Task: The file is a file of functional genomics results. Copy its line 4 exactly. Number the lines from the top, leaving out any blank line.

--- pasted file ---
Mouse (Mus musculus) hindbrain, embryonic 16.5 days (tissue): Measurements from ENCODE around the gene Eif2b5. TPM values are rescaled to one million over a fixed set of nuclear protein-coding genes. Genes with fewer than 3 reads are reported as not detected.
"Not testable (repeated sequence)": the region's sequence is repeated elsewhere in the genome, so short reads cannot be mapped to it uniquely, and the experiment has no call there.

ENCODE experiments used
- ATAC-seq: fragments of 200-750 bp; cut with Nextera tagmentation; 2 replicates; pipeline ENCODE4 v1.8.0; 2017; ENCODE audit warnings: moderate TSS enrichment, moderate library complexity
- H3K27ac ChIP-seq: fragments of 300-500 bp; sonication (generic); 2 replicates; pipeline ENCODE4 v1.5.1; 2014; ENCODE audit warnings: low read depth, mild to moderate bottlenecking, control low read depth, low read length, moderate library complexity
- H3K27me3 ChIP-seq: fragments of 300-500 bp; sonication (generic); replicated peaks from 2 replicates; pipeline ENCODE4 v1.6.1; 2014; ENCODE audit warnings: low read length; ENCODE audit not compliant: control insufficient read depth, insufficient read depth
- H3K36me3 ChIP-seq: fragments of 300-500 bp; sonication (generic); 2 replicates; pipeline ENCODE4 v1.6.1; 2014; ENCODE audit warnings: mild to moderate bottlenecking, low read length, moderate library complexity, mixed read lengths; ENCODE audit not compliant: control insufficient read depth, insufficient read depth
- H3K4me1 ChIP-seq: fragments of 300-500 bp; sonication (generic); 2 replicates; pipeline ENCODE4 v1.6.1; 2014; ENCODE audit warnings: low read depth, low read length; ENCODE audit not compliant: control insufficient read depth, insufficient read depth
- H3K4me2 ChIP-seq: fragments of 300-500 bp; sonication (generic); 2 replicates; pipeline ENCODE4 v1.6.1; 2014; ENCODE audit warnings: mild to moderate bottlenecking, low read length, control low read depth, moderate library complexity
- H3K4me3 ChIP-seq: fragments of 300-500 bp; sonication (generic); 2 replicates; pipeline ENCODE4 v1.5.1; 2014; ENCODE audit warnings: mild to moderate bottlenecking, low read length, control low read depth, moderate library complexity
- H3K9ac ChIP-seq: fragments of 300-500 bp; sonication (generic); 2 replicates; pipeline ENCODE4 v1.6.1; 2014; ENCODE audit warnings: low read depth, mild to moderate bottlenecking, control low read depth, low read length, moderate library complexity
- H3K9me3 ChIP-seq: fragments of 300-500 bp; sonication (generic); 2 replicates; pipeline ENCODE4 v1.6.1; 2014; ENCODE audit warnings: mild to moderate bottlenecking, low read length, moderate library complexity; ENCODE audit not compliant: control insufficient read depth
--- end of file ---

- ATAC-seq: fragments of 200-750 bp; cut with Nextera tagmentation; 2 replicates; pipeline ENCODE4 v1.8.0; 2017; ENCODE audit warnings: moderate TSS enrichment, moderate library complexity